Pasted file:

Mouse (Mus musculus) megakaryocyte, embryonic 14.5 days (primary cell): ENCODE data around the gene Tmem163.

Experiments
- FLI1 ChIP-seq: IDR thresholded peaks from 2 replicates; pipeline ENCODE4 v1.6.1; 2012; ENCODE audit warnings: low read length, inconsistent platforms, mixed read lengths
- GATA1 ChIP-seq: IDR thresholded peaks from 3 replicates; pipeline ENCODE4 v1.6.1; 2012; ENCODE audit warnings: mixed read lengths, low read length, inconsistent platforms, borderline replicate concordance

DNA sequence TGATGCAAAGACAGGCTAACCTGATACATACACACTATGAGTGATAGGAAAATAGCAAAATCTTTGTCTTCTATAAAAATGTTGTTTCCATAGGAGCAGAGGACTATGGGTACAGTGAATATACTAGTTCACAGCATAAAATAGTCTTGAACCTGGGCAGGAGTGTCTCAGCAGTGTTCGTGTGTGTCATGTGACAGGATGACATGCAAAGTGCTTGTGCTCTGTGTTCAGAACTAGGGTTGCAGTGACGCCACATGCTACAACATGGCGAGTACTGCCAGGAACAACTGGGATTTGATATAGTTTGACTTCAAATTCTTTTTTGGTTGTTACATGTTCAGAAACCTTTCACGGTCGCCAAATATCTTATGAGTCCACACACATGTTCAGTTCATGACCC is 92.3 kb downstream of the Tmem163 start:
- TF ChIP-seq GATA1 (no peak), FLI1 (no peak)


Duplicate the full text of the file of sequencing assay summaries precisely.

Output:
Mouse (Mus musculus) megakaryocyte, embryonic 14.5 days (primary cell): ENCODE data around the gene Tmem163.

Experiments
- FLI1 ChIP-seq: IDR thresholded peaks from 2 replicates; pipeline ENCODE4 v1.6.1; 2012; ENCODE audit warnings: low read length, inconsistent platforms, mixed read lengths
- GATA1 ChIP-seq: IDR thresholded peaks from 3 replicates; pipeline ENCODE4 v1.6.1; 2012; ENCODE audit warnings: mixed read lengths, low read length, inconsistent platforms, borderline replicate concordance

DNA sequence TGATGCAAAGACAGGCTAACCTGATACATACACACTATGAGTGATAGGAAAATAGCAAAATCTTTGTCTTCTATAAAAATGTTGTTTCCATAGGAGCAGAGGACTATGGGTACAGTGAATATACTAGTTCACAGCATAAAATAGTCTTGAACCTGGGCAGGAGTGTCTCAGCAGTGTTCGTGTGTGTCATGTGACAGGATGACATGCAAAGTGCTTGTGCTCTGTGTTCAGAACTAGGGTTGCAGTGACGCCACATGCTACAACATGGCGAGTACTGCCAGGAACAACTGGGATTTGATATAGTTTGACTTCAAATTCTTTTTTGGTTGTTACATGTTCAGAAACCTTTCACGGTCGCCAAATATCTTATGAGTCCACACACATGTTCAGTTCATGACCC is 92.3 kb downstream of the Tmem163 start:
- TF ChIP-seq GATA1 (no peak), FLI1 (no peak)